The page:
Richard Hakluyt c. The final edition of his chief work, "The Principal Navigations, Voyages, Traffiques and Discoveries of the English Nation," appeared in The sky was generally loaded with hard white clouds, from which it was never entirely free, even in the clearest weather.

They always knew when they were approach- ing the ice, long before they saw it, by a bright appear- ance near the horizon, which the Greenlandmen called the blink of the ice.

A platform supported by the crosstrees at the fore- mast head. Nelson was here doing the work of an "able seaman," presumably in command of men stationed in the foretop to work sails.

Watch and watch. Serving one watch on and one off throughout the twenty-four hours. Rated Mm as midshipman. In the eighteenth century there was a naval academy at Portsmouth accommodating about seventy "naval cadets.

They were instructed in navigation by the sailing-master, and were expected to qualify in three or four years for the grade of lieutenant.

The disease baffled all power of medicine; he was reduced almost to a skeleton ; the use of his limbs was for some time entirely lost; and the only hope that remained was from a voyage home.

Accordingly he was brought home by Captain Pigot, in the Dolphin; and had it not been for the attentive and careful kindness of that officer on the way, Nelson would never have lived to reach his native shores.

He had formed an acquaintance with Sir Charles Pole, Sir Thomas Troubridge, and other dis- tinguished officers, then, like himself, beginning their career: he had left them pursuing that career in full enjoyment of health and hope, and was returning from a country in which all things were to him iaew and Inter- esting, with a body broken down by sickness, and spirits which had sunk with his strength.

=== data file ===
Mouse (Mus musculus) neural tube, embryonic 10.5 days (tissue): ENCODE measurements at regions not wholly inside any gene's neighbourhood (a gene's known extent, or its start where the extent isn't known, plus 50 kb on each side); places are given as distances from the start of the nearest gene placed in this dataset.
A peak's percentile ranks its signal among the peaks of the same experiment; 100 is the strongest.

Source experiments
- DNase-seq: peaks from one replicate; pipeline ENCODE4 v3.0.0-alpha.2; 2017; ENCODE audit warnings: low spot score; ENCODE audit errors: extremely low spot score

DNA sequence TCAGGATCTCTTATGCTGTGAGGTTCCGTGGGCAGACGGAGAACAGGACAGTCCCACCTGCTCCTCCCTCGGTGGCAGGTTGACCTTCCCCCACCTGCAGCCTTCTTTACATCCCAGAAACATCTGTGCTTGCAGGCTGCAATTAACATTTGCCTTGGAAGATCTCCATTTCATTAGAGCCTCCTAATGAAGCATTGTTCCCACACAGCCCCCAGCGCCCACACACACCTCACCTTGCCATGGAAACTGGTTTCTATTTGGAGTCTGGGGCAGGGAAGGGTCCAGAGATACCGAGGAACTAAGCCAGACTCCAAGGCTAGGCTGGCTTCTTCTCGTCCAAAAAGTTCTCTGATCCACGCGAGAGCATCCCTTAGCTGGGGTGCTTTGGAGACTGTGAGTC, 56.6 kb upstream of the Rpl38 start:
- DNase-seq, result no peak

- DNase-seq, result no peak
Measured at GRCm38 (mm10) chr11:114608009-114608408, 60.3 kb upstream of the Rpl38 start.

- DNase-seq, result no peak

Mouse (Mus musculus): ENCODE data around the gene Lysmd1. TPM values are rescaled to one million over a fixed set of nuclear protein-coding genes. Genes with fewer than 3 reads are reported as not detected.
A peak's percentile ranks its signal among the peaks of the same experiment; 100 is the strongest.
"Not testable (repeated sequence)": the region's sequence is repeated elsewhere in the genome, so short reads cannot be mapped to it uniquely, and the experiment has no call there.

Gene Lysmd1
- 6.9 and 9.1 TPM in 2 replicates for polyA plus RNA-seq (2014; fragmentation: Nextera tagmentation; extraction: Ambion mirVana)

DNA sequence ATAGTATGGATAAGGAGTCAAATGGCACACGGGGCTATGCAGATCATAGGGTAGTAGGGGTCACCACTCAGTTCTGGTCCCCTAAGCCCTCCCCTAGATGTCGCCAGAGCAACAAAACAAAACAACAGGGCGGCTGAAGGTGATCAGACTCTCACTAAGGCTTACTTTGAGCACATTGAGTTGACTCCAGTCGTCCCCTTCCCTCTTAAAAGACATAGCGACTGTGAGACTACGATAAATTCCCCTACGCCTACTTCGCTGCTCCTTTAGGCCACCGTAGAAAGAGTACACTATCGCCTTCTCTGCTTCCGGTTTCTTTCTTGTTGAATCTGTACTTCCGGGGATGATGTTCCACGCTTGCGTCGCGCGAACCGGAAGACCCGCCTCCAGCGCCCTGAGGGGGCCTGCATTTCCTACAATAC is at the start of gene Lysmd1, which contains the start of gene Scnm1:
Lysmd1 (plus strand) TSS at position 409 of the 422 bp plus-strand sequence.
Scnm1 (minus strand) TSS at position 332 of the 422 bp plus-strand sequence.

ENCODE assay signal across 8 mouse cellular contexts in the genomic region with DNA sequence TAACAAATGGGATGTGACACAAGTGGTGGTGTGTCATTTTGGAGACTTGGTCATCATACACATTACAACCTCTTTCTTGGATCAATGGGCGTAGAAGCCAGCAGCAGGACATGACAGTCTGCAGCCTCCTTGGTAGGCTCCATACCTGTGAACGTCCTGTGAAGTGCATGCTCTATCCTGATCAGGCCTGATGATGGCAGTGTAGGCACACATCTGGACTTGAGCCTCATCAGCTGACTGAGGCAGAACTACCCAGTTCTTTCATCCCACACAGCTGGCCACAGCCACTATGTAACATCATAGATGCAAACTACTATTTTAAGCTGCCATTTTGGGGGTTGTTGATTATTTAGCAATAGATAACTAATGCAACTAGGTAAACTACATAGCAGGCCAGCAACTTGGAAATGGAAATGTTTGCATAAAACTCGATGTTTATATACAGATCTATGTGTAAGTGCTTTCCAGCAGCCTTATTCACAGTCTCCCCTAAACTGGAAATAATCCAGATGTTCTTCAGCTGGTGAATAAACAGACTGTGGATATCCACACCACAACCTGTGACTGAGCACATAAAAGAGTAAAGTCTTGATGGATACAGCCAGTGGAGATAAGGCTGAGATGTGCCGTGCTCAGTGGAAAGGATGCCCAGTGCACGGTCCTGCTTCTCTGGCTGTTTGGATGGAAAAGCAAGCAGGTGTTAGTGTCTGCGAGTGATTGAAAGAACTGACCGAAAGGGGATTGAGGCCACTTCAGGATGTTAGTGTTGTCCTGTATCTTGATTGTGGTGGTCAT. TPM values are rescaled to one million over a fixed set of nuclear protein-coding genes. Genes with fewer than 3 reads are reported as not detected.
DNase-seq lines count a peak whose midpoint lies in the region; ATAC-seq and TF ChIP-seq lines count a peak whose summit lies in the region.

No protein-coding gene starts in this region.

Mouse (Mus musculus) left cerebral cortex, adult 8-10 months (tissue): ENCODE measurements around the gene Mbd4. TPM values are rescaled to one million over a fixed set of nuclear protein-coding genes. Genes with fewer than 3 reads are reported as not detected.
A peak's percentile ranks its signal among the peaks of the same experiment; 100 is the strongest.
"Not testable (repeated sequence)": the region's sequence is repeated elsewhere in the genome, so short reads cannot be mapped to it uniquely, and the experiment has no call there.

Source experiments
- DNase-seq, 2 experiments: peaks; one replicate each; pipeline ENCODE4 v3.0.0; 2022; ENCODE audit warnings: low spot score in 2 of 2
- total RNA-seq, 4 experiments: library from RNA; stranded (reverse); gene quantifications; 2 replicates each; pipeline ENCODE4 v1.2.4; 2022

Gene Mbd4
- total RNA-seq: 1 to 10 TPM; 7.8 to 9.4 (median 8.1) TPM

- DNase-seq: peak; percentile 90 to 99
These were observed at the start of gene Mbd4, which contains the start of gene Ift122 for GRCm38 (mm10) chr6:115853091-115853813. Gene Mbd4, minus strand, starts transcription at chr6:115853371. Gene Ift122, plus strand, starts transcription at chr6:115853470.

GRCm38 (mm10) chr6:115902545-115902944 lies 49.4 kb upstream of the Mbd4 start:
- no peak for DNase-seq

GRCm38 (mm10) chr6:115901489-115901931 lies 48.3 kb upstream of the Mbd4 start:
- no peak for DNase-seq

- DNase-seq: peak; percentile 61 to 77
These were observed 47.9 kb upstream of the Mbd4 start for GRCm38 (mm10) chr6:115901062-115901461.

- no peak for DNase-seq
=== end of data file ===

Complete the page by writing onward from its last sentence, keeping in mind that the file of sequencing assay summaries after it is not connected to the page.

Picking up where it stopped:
Long afterwards, when the name of Nelson was known as widely as that of England itself, he spoke of the feelings which he at this time endured.

My mind was staggered with a view of the difficulties I had to surmount, and the little interest I possessed. I could discover no means of reaching the object of my ambi- tion.

After a long and gloomy reverie, in which I al- most wished myself overboard, a sudden glow of pa- triotism was kindled within me, and presented my King and- country as my patron, 'Well then,' I exclaimed, 'I will be a hero!

Eighteen months in India. Nelson in an autobiographical Memoir States that he visited in the Seahorse "almost every part of the East Indies, from Bengal to Bussorah [Basra].

Laughton , p. If the ani- mal spirits fail, they represent it as an actual tempta- tion. The enthusiasm of Nelson's nature had taken a different direction, but its essence was the same.

Soon after his return, on the 8th of April, , he passed his examination for a lieutenancy. Captain Suckling sat at the head of the board ; and when the examination had ended, in a manner highly honorable to Nelson, rose from his seat, and introduced him to the examining captains as his nephew.

They expressed their wonder 1. Those who trust the guidance of emotion rather than reason in matters of religious experience and faith. Light from Heaven.

Comptroller of the "Navy. An Important officer at the head of the so-called Navy Board, which, prior to its amalgamation with the Admiralty Board in , exercised control over yards and docks, victualling, pay, and in general over the civil administration of the Navy.

With convoy. With merchant vessels under her protection. The Life of Nelson 41 that he had not informed them of this relationship be- fore; he replied, that he did not wish the younker to be favored; he knew his nephew would pass a good examination, and he had not been deceived.